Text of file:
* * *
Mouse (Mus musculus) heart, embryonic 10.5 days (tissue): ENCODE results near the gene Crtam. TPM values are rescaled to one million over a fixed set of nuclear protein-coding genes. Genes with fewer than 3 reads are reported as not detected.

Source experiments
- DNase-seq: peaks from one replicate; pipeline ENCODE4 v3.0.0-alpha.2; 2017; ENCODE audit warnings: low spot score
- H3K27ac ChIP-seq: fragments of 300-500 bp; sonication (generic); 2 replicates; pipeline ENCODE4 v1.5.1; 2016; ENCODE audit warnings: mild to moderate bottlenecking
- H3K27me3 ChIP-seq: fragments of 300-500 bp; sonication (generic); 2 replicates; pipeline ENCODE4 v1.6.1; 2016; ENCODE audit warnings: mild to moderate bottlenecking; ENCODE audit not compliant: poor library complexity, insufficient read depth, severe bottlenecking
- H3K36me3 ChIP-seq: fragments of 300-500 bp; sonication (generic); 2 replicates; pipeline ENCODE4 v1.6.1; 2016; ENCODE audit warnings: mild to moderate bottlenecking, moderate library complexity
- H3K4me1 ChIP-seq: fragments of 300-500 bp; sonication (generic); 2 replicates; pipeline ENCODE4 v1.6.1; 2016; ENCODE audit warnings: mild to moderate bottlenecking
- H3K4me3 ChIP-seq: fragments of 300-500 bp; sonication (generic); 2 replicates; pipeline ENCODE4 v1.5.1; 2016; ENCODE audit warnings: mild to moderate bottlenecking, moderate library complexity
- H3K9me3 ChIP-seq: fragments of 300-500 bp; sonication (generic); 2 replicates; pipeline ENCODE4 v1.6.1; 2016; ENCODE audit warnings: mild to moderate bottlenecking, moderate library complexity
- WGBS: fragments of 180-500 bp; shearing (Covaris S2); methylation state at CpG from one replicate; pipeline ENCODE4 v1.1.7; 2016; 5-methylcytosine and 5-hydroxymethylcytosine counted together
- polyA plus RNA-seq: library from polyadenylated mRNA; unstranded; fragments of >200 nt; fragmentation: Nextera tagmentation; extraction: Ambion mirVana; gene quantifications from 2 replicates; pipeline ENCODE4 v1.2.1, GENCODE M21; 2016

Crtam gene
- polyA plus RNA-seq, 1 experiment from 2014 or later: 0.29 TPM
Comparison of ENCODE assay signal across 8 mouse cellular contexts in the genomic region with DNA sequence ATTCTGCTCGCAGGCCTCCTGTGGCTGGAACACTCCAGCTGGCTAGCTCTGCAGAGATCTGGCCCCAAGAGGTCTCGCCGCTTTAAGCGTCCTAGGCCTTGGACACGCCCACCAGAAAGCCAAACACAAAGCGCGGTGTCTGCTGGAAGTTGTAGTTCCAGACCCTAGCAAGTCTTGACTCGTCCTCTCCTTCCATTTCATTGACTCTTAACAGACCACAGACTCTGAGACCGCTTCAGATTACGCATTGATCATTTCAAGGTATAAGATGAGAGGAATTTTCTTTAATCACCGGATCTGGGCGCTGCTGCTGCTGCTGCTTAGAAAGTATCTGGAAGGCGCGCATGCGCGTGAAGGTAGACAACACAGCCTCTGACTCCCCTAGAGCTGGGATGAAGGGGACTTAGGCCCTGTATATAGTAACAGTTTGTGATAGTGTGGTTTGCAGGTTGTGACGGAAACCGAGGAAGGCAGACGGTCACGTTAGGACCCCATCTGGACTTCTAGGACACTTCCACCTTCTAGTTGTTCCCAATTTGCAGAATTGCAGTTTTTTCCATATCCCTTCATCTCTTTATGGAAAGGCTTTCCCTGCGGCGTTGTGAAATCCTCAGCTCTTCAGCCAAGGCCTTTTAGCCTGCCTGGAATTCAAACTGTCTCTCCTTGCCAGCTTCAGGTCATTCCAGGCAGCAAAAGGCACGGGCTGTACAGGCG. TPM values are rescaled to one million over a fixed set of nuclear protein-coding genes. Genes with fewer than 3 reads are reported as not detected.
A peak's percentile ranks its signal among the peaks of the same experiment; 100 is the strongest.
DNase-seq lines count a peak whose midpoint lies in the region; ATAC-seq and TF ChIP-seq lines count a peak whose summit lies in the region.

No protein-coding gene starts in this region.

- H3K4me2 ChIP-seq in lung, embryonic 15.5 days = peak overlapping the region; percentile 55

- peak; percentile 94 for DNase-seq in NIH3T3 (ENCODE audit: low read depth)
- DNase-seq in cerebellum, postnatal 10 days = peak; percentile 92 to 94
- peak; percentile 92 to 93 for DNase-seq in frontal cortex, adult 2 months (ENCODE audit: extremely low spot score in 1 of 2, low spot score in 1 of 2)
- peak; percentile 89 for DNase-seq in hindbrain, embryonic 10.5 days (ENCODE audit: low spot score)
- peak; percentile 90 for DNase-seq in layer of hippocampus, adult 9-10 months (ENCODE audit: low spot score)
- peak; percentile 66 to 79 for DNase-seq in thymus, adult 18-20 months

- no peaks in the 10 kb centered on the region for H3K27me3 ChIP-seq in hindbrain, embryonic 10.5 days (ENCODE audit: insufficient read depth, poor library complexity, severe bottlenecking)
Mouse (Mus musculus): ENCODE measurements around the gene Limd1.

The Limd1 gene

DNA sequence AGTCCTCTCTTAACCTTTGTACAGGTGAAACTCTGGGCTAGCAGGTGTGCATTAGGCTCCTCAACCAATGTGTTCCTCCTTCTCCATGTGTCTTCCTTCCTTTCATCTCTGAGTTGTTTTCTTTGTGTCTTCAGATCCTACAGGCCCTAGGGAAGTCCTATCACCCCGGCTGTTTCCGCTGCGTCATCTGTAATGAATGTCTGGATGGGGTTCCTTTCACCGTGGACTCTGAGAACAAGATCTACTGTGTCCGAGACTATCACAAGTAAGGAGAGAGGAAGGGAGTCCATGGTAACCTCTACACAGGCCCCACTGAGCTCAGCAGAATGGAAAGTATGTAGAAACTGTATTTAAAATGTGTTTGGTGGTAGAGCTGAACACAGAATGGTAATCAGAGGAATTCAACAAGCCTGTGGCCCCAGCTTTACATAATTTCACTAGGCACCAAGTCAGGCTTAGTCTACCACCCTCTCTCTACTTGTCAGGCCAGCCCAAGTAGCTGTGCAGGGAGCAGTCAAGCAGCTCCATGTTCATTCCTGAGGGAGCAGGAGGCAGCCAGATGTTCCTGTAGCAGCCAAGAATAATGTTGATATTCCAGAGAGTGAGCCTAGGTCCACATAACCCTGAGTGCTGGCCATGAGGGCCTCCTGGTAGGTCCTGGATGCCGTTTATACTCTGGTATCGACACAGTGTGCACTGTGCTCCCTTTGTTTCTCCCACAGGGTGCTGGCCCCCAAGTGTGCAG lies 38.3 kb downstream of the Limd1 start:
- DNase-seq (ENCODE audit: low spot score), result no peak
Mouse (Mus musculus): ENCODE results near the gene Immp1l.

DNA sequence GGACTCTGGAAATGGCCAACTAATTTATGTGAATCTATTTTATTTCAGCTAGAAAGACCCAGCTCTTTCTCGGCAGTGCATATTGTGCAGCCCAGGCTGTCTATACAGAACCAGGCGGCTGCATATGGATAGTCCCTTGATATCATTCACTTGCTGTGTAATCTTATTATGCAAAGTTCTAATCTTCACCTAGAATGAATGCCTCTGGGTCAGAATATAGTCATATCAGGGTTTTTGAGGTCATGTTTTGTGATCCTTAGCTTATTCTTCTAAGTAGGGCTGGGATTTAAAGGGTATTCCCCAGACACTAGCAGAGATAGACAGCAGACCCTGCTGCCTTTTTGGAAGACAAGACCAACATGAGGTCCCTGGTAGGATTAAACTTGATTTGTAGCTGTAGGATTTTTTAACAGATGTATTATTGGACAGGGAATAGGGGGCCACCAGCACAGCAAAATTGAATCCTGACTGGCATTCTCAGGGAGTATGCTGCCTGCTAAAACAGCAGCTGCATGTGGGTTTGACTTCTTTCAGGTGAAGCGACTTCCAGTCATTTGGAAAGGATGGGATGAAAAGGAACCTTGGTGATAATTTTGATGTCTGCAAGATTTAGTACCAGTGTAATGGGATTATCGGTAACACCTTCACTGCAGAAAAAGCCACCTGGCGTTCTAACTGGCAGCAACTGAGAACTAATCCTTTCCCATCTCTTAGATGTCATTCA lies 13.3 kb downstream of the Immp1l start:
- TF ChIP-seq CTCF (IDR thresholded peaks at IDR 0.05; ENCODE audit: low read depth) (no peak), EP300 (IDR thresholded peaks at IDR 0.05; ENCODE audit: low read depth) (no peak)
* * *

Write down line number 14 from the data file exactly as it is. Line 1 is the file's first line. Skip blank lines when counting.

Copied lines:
Comparison of ENCODE assay signal across 8 mouse cellular contexts in the genomic region with DNA sequence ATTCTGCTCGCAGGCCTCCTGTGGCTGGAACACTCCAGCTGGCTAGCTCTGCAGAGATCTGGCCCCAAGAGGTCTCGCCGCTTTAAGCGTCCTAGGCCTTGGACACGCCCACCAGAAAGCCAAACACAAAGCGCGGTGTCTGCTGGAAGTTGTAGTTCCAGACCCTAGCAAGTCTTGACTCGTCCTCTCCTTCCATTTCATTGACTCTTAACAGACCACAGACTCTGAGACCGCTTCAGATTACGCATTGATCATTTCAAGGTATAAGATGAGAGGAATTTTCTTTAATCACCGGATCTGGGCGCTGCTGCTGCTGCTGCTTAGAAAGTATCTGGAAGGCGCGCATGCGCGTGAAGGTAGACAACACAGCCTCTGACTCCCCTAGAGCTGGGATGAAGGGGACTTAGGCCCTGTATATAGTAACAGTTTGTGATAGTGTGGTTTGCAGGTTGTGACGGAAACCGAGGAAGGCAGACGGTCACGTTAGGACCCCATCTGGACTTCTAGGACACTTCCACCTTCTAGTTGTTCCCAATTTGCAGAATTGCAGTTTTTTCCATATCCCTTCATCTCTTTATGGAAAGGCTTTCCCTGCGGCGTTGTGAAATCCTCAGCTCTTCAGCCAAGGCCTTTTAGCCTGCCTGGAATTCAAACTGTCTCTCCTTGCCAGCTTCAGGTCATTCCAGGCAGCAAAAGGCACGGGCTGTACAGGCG. TPM values are rescaled to one million over a fixed set of nuclear protein-coding genes. Genes with fewer than 3 reads are reported as not detected.